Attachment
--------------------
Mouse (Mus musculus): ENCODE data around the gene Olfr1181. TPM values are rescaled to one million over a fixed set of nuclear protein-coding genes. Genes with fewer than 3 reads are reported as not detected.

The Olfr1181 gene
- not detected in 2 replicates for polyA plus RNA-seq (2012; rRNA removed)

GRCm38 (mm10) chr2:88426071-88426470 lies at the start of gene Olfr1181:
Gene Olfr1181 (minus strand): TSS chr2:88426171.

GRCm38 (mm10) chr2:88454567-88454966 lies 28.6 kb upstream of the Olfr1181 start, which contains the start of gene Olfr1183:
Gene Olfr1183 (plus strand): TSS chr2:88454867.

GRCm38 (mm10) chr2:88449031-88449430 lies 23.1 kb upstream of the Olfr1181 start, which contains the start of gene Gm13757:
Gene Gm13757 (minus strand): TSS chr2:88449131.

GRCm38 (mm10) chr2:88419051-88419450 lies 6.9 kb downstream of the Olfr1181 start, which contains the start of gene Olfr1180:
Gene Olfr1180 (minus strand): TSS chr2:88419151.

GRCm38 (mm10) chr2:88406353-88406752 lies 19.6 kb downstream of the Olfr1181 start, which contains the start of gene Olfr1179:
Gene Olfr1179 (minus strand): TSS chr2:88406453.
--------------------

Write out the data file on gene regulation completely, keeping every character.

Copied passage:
Mouse (Mus musculus): ENCODE data around the gene Olfr1181. TPM values are rescaled to one million over a fixed set of nuclear protein-coding genes. Genes with fewer than 3 reads are reported as not detected.

The Olfr1181 gene
- not detected in 2 replicates for polyA plus RNA-seq (2012; rRNA removed)

GRCm38 (mm10) chr2:88426071-88426470 lies at the start of gene Olfr1181:
Gene Olfr1181 (minus strand): TSS chr2:88426171.

GRCm38 (mm10) chr2:88454567-88454966 lies 28.6 kb upstream of the Olfr1181 start, which contains the start of gene Olfr1183:
Gene Olfr1183 (plus strand): TSS chr2:88454867.

GRCm38 (mm10) chr2:88449031-88449430 lies 23.1 kb upstream of the Olfr1181 start, which contains the start of gene Gm13757:
Gene Gm13757 (minus strand): TSS chr2:88449131.

GRCm38 (mm10) chr2:88419051-88419450 lies 6.9 kb downstream of the Olfr1181 start, which contains the start of gene Olfr1180:
Gene Olfr1180 (minus strand): TSS chr2:88419151.

GRCm38 (mm10) chr2:88406353-88406752 lies 19.6 kb downstream of the Olfr1181 start, which contains the start of gene Olfr1179:
Gene Olfr1179 (minus strand): TSS chr2:88406453.